Close to Home: The complex path to school consolidation
Following The Press Democrat’s recent editorial encouraging a reduction in the number of school districts in Sonoma County (“School district mergers deserve consideration,” Aug. 20), I have been approached by community members who are curious to know what it would take to make this happen. I hope the following information will shed some light on school district reorganization for anyone curious to know more.
School district reorganization is a complex and often lengthy process, with numerous steps required by state law. There are two main ways that school districts can be combined. Consolidation occurs when two or more districts with the same grade spans are combined into one district. Unification takes place when one or more elementary school districts are combined with a high school district.
The process takes a dedicated communitywide effort that can last years. In Sacramento County, voters approved a measure merging Grant Union High, Rio Linda, North Sacramento and Del Paso Heights school districts into the Twin Rivers Unified School District in 2007. This was the culmination of a process that spanned almost 10 years and included multiple grand jury reports and stop-and-start efforts. The most recent high school district unifications, in Ventura and ?Tulare counties, became effective in 2013, according to California Department of Education records.
District reorganization is overseen by each county’s Committee on School District Organization. The committee is comprised of members from each of the five county supervisorial districts and one at-large member. Members are elected to four-year terms by representatives from the governing boards of all the Sonoma County school districts. The committee’s work is staffed by Sonoma County Office of Education employees.
Proposals for reorganization can be initiated in one of several ways: by the county committee: by local agencies that govern the impacted area, such as city councils or the Board of Supervisors; by school district governing boards in the area proposed to be reorganized; or by a petition of registered voters within the affected territory. My position, the county superintendent of schools, isn’t authorized to initiate the process. My office is charged, by statute, to independently review electorate petitions for sufficiency and, if directed by the county committee, call for an election on the proposed reorganization.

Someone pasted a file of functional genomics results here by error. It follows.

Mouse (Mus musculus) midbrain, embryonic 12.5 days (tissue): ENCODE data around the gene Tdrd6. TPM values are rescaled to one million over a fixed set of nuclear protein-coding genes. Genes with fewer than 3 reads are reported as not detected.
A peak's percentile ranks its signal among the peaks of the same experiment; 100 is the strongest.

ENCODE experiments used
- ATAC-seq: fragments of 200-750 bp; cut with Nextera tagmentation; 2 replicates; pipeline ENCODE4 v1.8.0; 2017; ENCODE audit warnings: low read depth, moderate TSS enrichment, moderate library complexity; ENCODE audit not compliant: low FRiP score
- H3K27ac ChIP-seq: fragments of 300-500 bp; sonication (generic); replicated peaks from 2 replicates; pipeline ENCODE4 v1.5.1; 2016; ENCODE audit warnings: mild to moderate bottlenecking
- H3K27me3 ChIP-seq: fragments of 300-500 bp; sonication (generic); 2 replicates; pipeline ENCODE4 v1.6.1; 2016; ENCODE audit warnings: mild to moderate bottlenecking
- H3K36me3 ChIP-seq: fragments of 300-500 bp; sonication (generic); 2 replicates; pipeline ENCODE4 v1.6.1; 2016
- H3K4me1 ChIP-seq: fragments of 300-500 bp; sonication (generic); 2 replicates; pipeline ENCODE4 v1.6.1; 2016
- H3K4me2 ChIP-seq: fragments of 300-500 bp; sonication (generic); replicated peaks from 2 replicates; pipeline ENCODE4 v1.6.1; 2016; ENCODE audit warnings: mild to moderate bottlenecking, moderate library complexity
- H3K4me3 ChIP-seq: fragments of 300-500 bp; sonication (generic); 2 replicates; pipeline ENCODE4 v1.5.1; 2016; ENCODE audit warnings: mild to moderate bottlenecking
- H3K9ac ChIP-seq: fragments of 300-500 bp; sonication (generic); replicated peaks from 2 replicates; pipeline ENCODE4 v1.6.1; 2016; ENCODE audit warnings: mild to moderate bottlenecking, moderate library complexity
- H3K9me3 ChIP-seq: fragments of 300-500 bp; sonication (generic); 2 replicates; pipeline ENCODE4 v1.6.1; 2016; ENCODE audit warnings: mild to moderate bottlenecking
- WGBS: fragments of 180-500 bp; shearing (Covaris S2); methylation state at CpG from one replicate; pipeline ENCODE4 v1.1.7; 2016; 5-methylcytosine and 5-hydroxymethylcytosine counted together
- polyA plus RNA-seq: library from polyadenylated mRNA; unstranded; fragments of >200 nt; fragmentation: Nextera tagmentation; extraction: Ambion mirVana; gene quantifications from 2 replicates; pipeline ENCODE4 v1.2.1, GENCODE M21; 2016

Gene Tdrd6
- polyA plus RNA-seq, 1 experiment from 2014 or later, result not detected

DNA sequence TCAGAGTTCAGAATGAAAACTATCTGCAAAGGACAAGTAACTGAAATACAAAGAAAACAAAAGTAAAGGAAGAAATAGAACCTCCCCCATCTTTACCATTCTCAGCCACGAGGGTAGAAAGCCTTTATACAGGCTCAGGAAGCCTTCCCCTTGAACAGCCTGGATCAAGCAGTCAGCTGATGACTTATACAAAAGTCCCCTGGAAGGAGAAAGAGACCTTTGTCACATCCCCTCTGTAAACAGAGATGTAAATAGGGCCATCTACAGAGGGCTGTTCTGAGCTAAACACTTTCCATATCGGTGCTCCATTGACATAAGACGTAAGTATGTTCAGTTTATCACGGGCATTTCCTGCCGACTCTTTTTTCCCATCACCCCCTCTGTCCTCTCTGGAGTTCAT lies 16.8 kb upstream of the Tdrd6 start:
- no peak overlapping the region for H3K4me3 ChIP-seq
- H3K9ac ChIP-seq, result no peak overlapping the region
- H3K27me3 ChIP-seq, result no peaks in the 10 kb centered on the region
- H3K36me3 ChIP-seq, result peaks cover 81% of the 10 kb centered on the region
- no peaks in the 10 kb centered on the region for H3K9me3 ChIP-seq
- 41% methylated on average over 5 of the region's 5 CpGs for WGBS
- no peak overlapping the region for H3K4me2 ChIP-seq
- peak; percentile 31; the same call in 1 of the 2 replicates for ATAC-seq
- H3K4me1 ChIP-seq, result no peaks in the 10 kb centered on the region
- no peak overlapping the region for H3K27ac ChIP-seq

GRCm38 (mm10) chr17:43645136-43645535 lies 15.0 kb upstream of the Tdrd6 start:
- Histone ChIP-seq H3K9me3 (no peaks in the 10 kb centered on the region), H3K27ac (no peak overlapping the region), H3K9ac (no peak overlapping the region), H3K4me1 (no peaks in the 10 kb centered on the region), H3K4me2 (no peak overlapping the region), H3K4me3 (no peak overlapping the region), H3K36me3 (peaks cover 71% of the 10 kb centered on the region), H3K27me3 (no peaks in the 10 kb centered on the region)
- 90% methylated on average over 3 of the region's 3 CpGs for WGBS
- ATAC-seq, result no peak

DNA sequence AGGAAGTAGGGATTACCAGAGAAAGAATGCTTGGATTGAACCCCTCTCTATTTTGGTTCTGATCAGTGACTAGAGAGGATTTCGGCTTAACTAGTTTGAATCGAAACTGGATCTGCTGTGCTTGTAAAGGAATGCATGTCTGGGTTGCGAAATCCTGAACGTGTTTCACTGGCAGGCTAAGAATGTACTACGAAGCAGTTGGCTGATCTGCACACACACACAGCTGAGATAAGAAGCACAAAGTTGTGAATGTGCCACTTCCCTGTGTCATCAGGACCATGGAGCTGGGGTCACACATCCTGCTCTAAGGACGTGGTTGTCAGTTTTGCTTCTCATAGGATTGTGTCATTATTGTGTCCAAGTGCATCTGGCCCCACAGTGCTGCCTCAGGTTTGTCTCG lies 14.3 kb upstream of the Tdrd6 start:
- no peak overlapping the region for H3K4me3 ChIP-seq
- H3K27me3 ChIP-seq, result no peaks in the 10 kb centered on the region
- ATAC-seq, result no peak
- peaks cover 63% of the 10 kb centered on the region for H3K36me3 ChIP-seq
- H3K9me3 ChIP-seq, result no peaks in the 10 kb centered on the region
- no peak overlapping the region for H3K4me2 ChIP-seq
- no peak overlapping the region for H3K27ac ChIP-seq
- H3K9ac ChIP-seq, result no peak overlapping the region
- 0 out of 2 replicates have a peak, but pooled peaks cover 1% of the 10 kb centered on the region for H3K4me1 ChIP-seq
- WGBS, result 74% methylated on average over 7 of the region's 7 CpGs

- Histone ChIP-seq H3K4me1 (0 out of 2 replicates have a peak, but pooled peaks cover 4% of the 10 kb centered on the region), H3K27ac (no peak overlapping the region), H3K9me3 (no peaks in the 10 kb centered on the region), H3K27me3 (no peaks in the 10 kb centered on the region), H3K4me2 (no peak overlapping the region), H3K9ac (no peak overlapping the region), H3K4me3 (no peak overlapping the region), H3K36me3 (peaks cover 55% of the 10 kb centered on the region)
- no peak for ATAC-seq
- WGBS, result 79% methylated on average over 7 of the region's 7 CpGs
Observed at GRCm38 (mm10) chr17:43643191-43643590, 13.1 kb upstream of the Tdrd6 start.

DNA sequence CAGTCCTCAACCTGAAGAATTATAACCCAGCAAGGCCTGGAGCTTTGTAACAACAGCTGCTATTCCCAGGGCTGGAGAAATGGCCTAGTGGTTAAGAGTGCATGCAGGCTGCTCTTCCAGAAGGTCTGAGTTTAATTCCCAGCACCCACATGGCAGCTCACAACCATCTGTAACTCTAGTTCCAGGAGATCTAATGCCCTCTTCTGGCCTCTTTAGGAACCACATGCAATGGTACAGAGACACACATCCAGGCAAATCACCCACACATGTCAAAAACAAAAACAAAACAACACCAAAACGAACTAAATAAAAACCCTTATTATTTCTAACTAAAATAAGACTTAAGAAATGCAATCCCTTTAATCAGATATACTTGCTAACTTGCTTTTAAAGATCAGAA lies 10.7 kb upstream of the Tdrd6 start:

Citizens can initiate consideration of a reorganization with a petition signed by 25% of registered voters within the territory proposed to be reorganized. In some cases, a petition signed by 10% of registered voters can be used to initiate the process. Once the petitions are validated, the committee convenes public hearings, studies the impacts of the proposal and ultimately submits a recommendation to the state Board of Education.
The state board generally holds public hearings before acting on a petition and evaluates the impacts under specific criteria in the Education Code. If approved, then an election is called. Reorganization proposals initiated by resolution go through a similar process.
Decisions on reorganization are impacted by a wide variety of considerations specific to each case. For example, there may be geographical boundaries that limit or restrict services in an area proposed for consolidation, or state funding changes linked to a proposed reorganization may benefit one region but compromise the level of service in another. As well, considerations such as traffic and environmental impacts must be taken into account.
I hope that this information assists communities in evaluating the interest in consolidation or unification. More information is available at scoe.org/pub/htdocs/county-committee.html.
Steven D. Herrington is Sonoma County superintendent of schools.